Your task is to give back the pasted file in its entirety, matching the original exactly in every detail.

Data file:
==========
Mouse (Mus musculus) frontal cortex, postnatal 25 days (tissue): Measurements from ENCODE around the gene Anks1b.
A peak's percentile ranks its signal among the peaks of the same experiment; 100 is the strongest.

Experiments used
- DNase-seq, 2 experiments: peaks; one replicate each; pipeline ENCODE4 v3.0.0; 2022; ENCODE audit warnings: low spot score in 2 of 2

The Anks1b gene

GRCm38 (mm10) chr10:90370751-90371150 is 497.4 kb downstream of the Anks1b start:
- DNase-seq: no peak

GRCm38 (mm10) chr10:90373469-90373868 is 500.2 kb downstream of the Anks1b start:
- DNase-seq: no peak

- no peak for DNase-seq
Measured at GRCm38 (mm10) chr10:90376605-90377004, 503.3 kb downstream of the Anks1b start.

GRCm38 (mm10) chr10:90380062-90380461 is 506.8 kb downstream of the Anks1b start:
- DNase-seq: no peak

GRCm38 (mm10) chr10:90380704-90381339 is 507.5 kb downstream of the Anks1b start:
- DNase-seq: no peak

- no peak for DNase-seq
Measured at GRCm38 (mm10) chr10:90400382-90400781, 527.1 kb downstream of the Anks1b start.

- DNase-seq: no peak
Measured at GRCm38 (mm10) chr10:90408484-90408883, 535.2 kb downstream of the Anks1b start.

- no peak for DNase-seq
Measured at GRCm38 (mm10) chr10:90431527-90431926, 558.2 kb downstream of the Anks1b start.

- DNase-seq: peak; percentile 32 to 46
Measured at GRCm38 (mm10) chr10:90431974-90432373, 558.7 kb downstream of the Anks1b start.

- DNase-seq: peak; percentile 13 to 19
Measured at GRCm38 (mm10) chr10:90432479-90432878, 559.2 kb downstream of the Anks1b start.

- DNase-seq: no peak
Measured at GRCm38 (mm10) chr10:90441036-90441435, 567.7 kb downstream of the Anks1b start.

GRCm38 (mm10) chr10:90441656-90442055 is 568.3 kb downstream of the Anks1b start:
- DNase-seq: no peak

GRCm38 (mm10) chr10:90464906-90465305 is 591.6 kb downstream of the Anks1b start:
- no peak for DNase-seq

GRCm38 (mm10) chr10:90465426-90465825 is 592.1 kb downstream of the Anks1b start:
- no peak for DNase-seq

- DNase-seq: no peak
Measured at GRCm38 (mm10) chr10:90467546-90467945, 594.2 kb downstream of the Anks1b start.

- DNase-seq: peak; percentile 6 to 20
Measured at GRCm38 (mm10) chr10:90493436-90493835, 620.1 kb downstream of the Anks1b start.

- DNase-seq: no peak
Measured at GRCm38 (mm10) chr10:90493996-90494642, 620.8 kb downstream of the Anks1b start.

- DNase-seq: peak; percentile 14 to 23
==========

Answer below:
Mouse (Mus musculus) frontal cortex, postnatal 25 days (tissue): Measurements from ENCODE around the gene Anks1b.
A peak's percentile ranks its signal among the peaks of the same experiment; 100 is the strongest.

Experiments used
- DNase-seq, 2 experiments: peaks; one replicate each; pipeline ENCODE4 v3.0.0; 2022; ENCODE audit warnings: low spot score in 2 of 2

The Anks1b gene

GRCm38 (mm10) chr10:90370751-90371150 is 497.4 kb downstream of the Anks1b start:
- DNase-seq: no peak

GRCm38 (mm10) chr10:90373469-90373868 is 500.2 kb downstream of the Anks1b start:
- DNase-seq: no peak

- no peak for DNase-seq
Measured at GRCm38 (mm10) chr10:90376605-90377004, 503.3 kb downstream of the Anks1b start.

GRCm38 (mm10) chr10:90380062-90380461 is 506.8 kb downstream of the Anks1b start:
- DNase-seq: no peak

GRCm38 (mm10) chr10:90380704-90381339 is 507.5 kb downstream of the Anks1b start:
- DNase-seq: no peak

- no peak for DNase-seq
Measured at GRCm38 (mm10) chr10:90400382-90400781, 527.1 kb downstream of the Anks1b start.

- DNase-seq: no peak
Measured at GRCm38 (mm10) chr10:90408484-90408883, 535.2 kb downstream of the Anks1b start.

- no peak for DNase-seq
Measured at GRCm38 (mm10) chr10:90431527-90431926, 558.2 kb downstream of the Anks1b start.

- DNase-seq: peak; percentile 32 to 46
Measured at GRCm38 (mm10) chr10:90431974-90432373, 558.7 kb downstream of the Anks1b start.

- DNase-seq: peak; percentile 13 to 19
Measured at GRCm38 (mm10) chr10:90432479-90432878, 559.2 kb downstream of the Anks1b start.

- DNase-seq: no peak
Measured at GRCm38 (mm10) chr10:90441036-90441435, 567.7 kb downstream of the Anks1b start.

GRCm38 (mm10) chr10:90441656-90442055 is 568.3 kb downstream of the Anks1b start:
- DNase-seq: no peak

GRCm38 (mm10) chr10:90464906-90465305 is 591.6 kb downstream of the Anks1b start:
- no peak for DNase-seq

GRCm38 (mm10) chr10:90465426-90465825 is 592.1 kb downstream of the Anks1b start:
- no peak for DNase-seq

- DNase-seq: no peak
Measured at GRCm38 (mm10) chr10:90467546-90467945, 594.2 kb downstream of the Anks1b start.

- DNase-seq: peak; percentile 6 to 20
Measured at GRCm38 (mm10) chr10:90493436-90493835, 620.1 kb downstream of the Anks1b start.

- DNase-seq: no peak
Measured at GRCm38 (mm10) chr10:90493996-90494642, 620.8 kb downstream of the Anks1b start.

- DNase-seq: peak; percentile 14 to 23